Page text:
A major investment manager has called for companies to separate the roles of CEO and chair, and improve remuneration disclosure, after surveying the top companies across Europe.
Union Investment, the asset management arm of Germany’s DZ Bank, found that seven of the 49 members of the Stoxx Europe 50 continue to combine chair and CEO roles. They include luxury goods brand LVMH, telecoms firm Telefónica and construction giant Vinci.
Vanda Heinen, an ESG analyst with Union Investment, said: “We see this as a critical issue. We ask for a high degree of independence of the non-executives as a whole and the executives. But if there is a union between CEO and chair, there is a crucial control function missing.”
The asset manager also raised concerns about remuneration disclosure. Of the 49 companies, 33 failed to disclose the individual pay of executive board members.
Meanwhile, only 16 companies published an age limit for executives. For non-executives, 23 companies did not have age limits, while 26 published no age limit. Union Investment’s advice is that the age limit for board membership should be set at 75.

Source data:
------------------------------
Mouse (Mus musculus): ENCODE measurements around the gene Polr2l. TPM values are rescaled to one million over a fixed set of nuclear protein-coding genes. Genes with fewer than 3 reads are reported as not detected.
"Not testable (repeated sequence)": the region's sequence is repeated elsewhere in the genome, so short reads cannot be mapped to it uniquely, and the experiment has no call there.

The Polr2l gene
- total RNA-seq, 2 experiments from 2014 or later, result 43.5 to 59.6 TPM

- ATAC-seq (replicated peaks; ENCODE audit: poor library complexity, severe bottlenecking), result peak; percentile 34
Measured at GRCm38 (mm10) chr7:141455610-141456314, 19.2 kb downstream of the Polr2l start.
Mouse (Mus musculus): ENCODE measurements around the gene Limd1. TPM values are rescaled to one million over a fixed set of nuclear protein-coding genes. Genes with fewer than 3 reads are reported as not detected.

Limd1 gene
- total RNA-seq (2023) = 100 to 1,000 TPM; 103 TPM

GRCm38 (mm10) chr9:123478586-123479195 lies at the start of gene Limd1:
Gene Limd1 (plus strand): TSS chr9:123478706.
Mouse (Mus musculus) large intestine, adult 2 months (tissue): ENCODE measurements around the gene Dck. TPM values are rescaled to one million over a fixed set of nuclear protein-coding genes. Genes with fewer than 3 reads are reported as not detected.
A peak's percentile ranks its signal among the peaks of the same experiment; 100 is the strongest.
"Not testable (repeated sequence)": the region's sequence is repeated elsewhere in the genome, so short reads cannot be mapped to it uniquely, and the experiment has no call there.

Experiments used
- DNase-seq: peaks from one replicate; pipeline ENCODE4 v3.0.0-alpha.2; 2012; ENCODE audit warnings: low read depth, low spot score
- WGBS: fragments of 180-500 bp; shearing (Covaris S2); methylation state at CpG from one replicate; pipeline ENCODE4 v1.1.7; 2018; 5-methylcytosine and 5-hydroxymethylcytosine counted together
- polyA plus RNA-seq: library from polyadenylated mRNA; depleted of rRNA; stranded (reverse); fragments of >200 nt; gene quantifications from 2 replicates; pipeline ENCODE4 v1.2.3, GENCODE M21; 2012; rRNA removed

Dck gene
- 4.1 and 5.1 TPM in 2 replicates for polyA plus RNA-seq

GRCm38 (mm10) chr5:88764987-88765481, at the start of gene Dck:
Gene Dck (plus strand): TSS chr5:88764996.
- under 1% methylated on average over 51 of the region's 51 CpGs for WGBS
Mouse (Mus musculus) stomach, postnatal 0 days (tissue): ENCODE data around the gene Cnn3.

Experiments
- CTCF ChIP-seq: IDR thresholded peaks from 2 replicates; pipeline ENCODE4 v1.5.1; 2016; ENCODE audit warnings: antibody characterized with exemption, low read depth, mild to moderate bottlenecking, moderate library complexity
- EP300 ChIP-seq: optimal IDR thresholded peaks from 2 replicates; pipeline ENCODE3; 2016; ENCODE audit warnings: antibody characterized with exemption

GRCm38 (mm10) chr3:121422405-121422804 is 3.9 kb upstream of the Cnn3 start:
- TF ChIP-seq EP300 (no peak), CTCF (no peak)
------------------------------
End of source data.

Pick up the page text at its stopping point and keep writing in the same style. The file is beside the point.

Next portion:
Overboarding also emerged as an area where Union Investment would like to see improvement. The asset manager advocates a limit of five boardroom posts. It found 23 companies with non-executives holding more than five listed company board positions. When the criteria was expanded to non-listed companies, the figure rose to 38.
Room for improvement
There are reasons to be cheerful. Stoxx 50 companies are progressing on boardroom gender diversity, boards generally have an adequate number of independent members and there is good transparency for company auditors and how long they have been in post, according to the report.
Three companies held the top spot under Union’s ranking scheme: Allianz, BASF and Siemens with a grade of B+. No company scored Union’s highest possible grade: A.
Heinen said: “We still see room for improvement,” and added that even the top-scoring Stoxx companies could improve. She said that attitudes across Europe to corporate governance had changed in recent years.
“In our dialogue with chairs we see they are open and willing to improve and they are willing to accept that corporate governance is an important topic. Some years ago it was not as important as it is now,” said Heinen.
She added change had been driven by pressure from investment managers who were asking more questions about governance and sustainability issues. Societal demands have also caused companies to adapt.
The worst grades on Union Investment’s league table went to LVMH, Telefónica and Vinci, though these grades were driven by the roles of CEO and chair being combined.